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Trump's disinfectant remark remaining in the news is bothering: White House doctor


Press Trust of India Washington
US President Donald Trump's remarks that disinfectants could potentially treat coronavirus patients remaining in the news after four days of them being made was "bothering", a key member of the White House Task Force on Coronavirus has said.
"I think it bothers me that this is still in the news cycle, because I think we're missing the bigger pieces of what we need to be doing, as American people, to continue to protect one another," Dr Deborah Brix, member of the White House Task Force on Coronavirus, told CNN in an interview.
Trump on Wednesday had suggested the possibility of studying injecting disinfectants into COVID-19 patients or bringing UV light "inside" their bodies to kill the deadly virus, drawing immediate flak from health experts while a leading disinfectant producer urged people not to listen to such dangerous speculation.
Brix, a leading doctor specialising in HIV/AIDS immunology, said the dialogue should focus on asymptomatic cases and not on the president's remarks.
"We should be having that dialogue about this unique clotting that we're seeing. We are the first country that really had young people to this degree. Italy and Europe is about eight years older than us, as a median age.
"So, this is the first experience of this virus in an open society, where we really can understand what's happening to every different age group. These are the things that we should be talking about and focusing on," Brix said.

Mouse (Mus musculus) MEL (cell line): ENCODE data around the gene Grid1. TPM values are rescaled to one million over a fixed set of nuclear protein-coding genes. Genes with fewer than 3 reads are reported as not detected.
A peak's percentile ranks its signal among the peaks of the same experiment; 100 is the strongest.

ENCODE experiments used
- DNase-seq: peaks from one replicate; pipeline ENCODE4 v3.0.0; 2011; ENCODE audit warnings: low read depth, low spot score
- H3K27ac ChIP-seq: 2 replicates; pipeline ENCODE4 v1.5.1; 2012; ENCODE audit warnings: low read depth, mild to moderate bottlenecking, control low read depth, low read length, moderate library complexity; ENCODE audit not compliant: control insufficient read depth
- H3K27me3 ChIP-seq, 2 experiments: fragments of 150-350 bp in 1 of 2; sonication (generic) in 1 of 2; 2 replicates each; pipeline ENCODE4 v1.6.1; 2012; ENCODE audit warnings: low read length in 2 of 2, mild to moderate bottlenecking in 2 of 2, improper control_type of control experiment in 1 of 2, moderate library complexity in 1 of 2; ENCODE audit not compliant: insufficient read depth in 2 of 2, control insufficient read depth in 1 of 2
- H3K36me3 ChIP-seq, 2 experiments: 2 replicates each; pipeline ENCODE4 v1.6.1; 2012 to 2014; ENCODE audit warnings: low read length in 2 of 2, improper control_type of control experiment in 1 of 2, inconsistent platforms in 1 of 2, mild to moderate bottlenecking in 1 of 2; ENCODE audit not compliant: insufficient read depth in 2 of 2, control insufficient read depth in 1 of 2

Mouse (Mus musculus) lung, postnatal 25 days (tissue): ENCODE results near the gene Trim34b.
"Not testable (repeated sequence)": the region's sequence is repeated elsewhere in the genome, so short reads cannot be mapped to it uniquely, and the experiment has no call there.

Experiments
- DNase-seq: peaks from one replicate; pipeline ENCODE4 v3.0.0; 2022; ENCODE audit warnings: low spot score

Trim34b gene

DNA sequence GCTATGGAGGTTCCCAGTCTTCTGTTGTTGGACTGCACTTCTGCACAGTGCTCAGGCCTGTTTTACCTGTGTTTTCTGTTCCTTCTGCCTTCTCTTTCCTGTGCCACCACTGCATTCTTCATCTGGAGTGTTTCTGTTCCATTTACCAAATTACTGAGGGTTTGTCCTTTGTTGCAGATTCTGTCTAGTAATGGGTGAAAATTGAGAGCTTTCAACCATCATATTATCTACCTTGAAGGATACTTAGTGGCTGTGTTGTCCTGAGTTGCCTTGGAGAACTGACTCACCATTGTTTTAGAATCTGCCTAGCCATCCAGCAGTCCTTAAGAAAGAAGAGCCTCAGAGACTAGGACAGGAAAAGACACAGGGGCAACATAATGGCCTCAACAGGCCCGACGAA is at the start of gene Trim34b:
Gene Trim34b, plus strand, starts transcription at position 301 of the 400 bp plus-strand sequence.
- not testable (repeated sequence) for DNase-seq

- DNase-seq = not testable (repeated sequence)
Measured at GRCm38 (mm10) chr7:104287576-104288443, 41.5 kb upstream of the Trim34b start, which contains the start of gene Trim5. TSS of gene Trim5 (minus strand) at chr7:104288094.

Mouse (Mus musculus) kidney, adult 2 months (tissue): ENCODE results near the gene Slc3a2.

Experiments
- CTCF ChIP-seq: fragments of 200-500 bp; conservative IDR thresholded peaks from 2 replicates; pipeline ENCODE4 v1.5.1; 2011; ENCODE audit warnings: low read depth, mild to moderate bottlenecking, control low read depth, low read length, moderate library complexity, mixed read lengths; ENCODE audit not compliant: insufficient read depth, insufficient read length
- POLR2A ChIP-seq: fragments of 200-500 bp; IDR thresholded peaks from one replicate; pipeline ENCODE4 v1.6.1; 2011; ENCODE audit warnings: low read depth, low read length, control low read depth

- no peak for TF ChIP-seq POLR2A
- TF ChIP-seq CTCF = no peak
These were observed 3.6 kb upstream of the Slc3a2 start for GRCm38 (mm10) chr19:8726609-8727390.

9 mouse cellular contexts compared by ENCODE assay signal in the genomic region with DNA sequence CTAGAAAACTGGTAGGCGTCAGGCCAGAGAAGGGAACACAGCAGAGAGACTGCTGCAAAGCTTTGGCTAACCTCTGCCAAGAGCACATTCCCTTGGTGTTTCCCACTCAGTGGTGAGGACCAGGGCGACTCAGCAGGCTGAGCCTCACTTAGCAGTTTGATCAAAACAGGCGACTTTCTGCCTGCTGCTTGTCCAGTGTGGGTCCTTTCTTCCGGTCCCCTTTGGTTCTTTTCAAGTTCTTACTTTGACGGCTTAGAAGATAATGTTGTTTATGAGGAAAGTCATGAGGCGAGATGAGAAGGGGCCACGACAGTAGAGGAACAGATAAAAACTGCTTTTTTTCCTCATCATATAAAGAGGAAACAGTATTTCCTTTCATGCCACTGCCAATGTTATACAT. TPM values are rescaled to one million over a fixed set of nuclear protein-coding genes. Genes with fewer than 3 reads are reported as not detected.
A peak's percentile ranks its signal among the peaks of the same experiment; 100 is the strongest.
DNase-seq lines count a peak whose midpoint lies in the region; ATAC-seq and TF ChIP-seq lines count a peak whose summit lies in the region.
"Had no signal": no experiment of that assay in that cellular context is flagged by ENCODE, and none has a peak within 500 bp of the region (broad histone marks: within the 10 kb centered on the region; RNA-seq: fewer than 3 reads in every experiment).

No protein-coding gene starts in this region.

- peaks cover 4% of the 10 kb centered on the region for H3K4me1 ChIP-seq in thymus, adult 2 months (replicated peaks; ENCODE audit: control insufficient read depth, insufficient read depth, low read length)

"As a scientist and a public health official and a researcher, sometimes, I worry that we don't get the information to the American people that they need, when we continue to bring up something that was from Thursday night," she said.
Responding to a question, Brix said Trump made it clear that physicians must study his idea.
"I think I have made it clear that this was a musing. But I want us to move on to be able to get information to the American people that can help them protect each other and also help them understand how devastating this virus is to different age groups and different symptoms and different comorbidities, she said.
Dr Brix said that she is "always concerned" when asked about a potential surge in new cases and deaths after many states have started taking actions to open up their economy.
"I'm always concerned. And that's why we put out key, key gating criteria. And that gating criteria was not only looking at the epidemic. It was looking at the health care workers and making sure that the health care workers were protected. And it was also looking at capacity within the hospitals," she said.
Noting that over the last few weeks there is a better understand how much asymptomatic cases and asymptomatic spread may be out there, Dr Brix underscored the need for sentinel surveillance, monitoring proactively in long-term care facilities, in inner-city clinics that have multi-generational households, in prisons, among Native Americans, to really ensure to find the virus before people even get symptoms.
"And that's a key part of this also that, sometimes, I think is missing when we're talking about diagnosis and contact tracing. We also have to diagnose the virus before it is evident in communities," she said.
The coronavirus, which originated in China's Wuhan city, has claimed over 2,00,000 lives and infected nearly 3 million people in the world so far. There are nearly a million confirmed coronavirus cases with over 54,000 deaths in the US.

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First Published: Apr 26 2020 | 9:56 PM IST

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